Multi-Scale In Vitro 3D Tissue Model of Vascularized Bone-Cartilage Interactions

Period of Performance: 09/19/2017 - 05/31/2018

$225K

Phase 1 SBIR

Recipient Firm

CFD Research Corp.
701 McMillian Way NW Suite D
Huntsville, AL 35806
Principal Investigator

Abstract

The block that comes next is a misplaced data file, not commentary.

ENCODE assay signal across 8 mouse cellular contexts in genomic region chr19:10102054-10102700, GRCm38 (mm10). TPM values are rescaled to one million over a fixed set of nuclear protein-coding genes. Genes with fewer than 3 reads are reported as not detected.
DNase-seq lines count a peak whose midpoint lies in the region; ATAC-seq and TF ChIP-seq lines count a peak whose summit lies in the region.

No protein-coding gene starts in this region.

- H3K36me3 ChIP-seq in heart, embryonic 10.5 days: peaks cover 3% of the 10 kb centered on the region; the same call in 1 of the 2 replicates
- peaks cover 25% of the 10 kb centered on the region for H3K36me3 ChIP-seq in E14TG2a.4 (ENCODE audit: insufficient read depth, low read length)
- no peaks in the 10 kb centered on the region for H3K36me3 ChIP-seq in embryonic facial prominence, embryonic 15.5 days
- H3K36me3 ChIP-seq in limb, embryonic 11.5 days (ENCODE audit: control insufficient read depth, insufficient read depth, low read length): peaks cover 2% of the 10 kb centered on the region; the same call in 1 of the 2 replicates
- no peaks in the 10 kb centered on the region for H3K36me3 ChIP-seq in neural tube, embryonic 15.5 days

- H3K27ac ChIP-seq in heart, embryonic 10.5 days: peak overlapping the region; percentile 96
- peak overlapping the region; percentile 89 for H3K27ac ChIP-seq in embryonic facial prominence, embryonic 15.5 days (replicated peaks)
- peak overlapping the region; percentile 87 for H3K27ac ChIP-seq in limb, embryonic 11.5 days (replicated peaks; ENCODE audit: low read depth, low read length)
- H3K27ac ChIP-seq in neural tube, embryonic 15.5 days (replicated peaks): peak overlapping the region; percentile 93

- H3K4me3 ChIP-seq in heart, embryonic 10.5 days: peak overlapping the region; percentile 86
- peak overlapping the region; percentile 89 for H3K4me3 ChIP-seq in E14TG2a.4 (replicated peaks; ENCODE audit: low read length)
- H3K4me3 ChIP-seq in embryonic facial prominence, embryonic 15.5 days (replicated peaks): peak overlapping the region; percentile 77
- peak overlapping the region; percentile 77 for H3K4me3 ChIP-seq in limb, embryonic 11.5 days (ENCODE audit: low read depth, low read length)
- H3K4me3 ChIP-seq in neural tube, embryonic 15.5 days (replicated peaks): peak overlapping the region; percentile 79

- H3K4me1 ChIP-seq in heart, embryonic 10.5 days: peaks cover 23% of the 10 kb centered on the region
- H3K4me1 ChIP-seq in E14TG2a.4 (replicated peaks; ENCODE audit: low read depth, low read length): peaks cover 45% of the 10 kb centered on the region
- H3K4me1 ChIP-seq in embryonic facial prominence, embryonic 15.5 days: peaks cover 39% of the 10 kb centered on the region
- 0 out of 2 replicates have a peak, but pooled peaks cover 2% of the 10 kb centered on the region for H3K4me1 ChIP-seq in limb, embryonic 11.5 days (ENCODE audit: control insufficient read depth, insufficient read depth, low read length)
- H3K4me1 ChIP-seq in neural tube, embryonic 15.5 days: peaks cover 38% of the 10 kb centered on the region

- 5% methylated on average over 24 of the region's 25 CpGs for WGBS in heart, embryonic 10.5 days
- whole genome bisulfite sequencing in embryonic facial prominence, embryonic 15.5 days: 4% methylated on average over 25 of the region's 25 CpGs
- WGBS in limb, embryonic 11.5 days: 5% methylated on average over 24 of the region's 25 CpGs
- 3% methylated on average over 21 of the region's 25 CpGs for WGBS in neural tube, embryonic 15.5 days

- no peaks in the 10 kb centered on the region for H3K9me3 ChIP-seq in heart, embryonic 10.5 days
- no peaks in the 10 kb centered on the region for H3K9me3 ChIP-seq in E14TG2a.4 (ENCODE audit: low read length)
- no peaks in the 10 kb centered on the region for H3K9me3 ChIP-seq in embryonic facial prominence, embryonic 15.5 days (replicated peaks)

Abstract Current in vitro models of vascularized bone tissues do not mimic the in vivo microenvironment comprising of diverse cell types in communication with each other through stromal barriers. In addition, they are hampered by lack of real-time visualization and quantitation of vasculature-bone as well as bone-cartilage interactions. In contrast, animal models while providing useful information are time consuming, expensive and in recent years, have increasingly raised ethical concerns. Furthermore, animal studies provide limited understanding of mechanistic behavior compared to well-controlled in vitro studies. Thus, there is an unmet need for an in vitro platform for improved monitoring and analysis of vascularized bone-cartilage interactions. We propose to develop and demonstrate a multi-scale model of vascularized bone-cartilage tissue for the understanding of cellular signaling with a Phase I focus on the interactions between endothelial cells, bone cells, specifically osteoblasts (bone-building cells) and osteoclasts (bone-degrading cells), and chondrocytes (cartilage cells). The multi-scale nature of the proposed approach is based on the use of (a) a microscale based vascular bone-cartilage model using microfluidics and tissue engineering to study cell signaling, which informs (b) a meso-scale vascular bone-cartilage model interrogating both engineered constructs and native tissues for structural and functional studies. Phase I will clearly and unequivocally demonstrate the use of this multiscale model of vascularized osteochondral tissue interactions for cell signaling. The developed platform will mimic the morphology, physiological flow and 3D multi-cellular compositions observed in vivo and enable an easy and robust system for evaluation of cellular responses. In Phase II, the platform will be expanded to include other stromal cells (e.g., fibroblasts), and immune cells (e.g., macrophages), followed by detailed characterization of the signaling molecules and therapeutic screening. A multi-disciplinary industry-academic partnership with expertise in microfluidics cell based assays and musculoskeletal biology and tissue regeneration has been assembled for successful completion of this project. By providing an accurate, quantitative and predictive model of physiological interactions, the developed multi-scale platform promises to establish a new paradigm for in vitro assessment of the physiological response to therapeutics.